Graven Images: Religion in Comic Books & Graphic Novels
A. David Lewis, Christine Hoff Kraemer
Bloomsbury Academic, Oct 21, 2010 - Social Science - 366 pages
Comic books have increasingly become a vehicle for serious social commentary and, specifically, for innovative religious thought. Practitioners of both traditional religions and new religious movements have begun to employ comics as a missionary tool, while humanists and religious progressives use comics' unique fusion of text and image to criticize traditional theologies and to offer alternatives. Addressing the increasing fervor with which the public has come to view comics as an art form and Americans' fraught but passionate relationship with religion, Graven Images explores with real insight the roles of religion in comic books and graphic novels.
In essays by scholars and comics creators, Graven Images observes the frequency with which religious material in devout, educational, satirical, or critical contexts occurs in both independent and mainstream comics. Contributors identify the unique advantages of the comics medium for religious messages; analyze how comics communicate such messages; place the religious messages contained in comic books in appropriate cultural, social, and historical frameworks; and articulate the significance of the innovative theologies being developed in comics.
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Graven Images: Religion in Comic Books and Graphic NovelsUser Review - Book Verdict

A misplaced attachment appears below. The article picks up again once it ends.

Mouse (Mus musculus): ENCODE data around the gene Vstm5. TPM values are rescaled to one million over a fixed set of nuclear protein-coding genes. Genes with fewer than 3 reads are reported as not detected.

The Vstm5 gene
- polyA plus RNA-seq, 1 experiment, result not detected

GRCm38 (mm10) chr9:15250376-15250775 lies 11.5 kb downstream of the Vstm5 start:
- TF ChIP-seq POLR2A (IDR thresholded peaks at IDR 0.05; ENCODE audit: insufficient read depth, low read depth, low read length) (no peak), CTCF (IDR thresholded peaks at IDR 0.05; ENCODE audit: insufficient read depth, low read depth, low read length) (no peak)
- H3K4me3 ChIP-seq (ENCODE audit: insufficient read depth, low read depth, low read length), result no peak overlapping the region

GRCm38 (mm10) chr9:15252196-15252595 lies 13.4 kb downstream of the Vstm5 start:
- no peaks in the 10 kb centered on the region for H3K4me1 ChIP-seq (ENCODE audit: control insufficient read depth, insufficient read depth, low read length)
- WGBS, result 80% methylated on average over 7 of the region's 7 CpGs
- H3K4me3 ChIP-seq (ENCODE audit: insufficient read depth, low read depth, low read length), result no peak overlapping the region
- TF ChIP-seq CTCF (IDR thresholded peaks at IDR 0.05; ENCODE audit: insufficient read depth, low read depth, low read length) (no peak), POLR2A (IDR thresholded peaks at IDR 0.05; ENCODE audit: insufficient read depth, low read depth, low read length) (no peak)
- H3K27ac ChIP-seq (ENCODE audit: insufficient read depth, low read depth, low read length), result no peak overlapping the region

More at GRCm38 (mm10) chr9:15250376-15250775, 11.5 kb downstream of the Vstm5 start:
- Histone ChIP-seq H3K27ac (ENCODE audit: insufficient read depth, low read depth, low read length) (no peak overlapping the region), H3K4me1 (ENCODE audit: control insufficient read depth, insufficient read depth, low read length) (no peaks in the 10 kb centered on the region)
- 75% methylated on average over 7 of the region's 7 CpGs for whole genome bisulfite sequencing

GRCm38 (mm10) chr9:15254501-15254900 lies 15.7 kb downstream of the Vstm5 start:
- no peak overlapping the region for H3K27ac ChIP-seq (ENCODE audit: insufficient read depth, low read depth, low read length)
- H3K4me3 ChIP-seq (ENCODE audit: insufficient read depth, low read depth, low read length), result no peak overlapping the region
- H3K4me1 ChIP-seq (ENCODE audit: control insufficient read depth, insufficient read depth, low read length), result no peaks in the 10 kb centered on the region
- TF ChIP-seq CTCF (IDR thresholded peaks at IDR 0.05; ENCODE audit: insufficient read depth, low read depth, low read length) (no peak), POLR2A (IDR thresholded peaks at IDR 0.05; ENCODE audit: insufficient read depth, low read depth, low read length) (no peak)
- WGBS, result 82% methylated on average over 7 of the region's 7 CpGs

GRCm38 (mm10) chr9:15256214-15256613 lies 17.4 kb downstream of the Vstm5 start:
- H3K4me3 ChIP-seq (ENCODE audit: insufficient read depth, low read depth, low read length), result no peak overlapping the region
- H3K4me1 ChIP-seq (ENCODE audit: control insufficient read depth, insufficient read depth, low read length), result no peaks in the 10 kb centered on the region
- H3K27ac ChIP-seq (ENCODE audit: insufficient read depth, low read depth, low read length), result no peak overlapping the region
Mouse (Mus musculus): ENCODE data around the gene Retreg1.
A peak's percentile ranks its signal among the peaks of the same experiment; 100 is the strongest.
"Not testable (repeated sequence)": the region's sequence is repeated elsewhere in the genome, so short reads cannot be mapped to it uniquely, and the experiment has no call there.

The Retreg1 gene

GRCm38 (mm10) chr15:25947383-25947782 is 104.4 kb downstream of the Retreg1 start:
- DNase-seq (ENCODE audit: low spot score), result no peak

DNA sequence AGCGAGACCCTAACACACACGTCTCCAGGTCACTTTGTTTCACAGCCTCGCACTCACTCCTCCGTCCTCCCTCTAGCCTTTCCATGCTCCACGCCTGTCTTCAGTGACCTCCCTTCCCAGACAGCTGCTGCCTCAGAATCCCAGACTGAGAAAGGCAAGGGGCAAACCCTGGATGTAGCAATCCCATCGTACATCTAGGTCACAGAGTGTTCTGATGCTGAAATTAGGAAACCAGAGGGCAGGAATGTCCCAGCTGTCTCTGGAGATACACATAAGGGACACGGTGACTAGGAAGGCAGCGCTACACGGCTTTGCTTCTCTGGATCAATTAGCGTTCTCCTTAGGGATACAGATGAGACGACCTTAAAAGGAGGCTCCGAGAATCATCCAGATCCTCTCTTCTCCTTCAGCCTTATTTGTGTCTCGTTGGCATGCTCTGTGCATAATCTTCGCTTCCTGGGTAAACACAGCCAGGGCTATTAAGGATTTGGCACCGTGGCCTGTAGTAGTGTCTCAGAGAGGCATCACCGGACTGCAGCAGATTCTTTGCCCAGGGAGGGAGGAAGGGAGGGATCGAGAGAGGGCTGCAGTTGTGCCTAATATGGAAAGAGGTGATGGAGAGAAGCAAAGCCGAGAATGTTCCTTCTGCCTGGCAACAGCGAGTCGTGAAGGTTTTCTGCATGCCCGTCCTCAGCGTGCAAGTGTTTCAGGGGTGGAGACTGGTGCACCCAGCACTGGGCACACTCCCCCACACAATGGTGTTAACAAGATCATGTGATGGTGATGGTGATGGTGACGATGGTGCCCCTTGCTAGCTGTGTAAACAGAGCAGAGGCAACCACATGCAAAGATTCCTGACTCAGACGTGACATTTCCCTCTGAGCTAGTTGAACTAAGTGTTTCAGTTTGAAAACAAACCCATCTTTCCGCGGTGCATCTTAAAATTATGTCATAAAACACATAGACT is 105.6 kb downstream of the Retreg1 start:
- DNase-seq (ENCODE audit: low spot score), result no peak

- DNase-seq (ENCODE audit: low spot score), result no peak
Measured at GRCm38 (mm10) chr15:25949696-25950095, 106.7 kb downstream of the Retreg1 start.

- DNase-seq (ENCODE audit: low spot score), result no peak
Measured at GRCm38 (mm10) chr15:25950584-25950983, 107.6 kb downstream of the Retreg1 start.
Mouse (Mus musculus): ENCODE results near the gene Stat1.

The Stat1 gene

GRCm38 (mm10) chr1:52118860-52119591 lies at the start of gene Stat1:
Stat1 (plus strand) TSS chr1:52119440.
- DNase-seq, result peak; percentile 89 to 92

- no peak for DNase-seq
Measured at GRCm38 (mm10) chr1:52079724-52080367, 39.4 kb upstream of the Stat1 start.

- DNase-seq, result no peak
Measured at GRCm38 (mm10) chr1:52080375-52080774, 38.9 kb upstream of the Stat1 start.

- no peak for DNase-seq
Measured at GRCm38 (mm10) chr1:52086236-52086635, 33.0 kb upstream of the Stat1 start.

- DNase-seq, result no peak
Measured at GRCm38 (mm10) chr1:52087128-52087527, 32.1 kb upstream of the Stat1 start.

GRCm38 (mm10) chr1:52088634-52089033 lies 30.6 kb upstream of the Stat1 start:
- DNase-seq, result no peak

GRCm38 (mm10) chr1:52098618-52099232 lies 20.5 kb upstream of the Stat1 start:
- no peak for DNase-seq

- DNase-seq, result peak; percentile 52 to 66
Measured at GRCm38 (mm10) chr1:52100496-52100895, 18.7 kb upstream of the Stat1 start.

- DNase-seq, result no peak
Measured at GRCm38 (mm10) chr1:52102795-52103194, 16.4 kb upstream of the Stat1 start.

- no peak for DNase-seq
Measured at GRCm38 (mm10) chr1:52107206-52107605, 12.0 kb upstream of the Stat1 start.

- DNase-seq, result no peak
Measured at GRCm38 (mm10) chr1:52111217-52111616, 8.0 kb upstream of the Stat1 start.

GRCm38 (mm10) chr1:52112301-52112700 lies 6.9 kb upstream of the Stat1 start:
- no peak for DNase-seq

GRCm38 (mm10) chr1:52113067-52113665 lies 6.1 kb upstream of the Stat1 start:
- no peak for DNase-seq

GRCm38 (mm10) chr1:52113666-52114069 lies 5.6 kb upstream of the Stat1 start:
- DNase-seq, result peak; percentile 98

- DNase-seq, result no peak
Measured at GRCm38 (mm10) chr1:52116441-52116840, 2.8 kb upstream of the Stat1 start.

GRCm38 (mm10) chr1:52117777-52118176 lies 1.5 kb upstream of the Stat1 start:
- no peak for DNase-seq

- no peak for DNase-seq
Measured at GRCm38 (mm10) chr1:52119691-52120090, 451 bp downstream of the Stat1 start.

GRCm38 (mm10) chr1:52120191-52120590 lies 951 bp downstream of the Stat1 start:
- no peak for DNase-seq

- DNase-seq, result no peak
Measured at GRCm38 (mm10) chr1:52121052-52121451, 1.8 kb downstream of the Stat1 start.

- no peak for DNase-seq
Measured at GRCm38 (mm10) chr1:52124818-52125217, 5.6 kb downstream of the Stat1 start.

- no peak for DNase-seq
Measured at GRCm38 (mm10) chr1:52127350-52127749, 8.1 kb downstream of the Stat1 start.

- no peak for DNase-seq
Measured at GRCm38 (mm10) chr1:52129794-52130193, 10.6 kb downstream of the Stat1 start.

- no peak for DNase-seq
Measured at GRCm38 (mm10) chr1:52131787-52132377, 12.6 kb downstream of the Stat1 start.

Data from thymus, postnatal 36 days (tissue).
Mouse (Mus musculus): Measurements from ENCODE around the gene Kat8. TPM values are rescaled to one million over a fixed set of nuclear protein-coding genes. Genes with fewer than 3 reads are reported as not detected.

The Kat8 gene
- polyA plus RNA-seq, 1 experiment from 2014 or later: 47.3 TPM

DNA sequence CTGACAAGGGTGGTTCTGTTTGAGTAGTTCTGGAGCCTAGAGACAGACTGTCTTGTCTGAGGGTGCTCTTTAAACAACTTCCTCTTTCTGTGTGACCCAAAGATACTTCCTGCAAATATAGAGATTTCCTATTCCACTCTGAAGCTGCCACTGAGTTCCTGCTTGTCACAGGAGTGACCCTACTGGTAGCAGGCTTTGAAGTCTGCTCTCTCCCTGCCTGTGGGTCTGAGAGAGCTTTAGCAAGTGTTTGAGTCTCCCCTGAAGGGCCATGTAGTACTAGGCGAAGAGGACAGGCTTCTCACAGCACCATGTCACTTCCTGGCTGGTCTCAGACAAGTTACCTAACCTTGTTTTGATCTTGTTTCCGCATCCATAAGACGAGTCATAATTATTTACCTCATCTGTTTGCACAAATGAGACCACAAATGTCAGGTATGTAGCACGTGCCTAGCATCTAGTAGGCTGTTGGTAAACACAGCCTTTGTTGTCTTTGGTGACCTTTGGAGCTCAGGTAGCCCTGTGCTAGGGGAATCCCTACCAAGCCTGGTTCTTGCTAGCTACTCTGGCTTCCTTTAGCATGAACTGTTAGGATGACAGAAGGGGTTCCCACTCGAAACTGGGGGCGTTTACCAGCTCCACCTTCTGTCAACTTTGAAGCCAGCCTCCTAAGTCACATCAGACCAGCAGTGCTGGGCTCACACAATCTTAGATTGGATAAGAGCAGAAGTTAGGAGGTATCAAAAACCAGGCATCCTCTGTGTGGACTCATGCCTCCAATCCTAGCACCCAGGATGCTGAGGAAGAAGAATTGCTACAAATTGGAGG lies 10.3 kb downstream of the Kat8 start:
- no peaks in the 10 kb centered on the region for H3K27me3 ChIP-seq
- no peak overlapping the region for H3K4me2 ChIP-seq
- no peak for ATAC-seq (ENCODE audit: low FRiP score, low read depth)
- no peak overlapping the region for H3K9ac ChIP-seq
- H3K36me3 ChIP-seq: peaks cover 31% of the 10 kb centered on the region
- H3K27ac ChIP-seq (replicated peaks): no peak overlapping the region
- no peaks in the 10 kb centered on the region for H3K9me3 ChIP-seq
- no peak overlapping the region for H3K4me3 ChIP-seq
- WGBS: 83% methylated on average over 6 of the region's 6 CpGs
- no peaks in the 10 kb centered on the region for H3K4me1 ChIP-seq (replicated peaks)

Every art form has told stories of faith, and sequential art embodiments have included Egyptian tomb paintings, the traditional Stations of the Cross, and Bible comics from the last century. With the recent graphic novel boom, religious themes and interpretations abound, mostly summarized in a dozen or so popular books like Stephen Skelton's The Gospel According to Superheroes, Arie Kaplan's From Krakow to Krypton: Jews and Comic Books, and Jeff Dunn and Adam Palmer's The Soul of Spider-Man: Unexpected Spiritual Insights from the Legendary Superhero. Graven Images appears to be the first to take a broader and more academic approach, collecting 21 essays from a conference of the same name held at Boston University. While most of the contributors have faculty appointments, five are comics creators. Themes range across religions and denominations, from expected topics (animistic and Christian themes in the manga/anime Nausicaä) to surprising ones (connections between religion and underground comics). VERDICT This varied and thoughtful collection invites more serious consideration of the medium thematically and hopefully presages additional conferences and collections. For all academic and larger public libraries.—M.C.
Very helpful introduction for any young (or seasoned) scholar interested in the relationship between religion and comic books.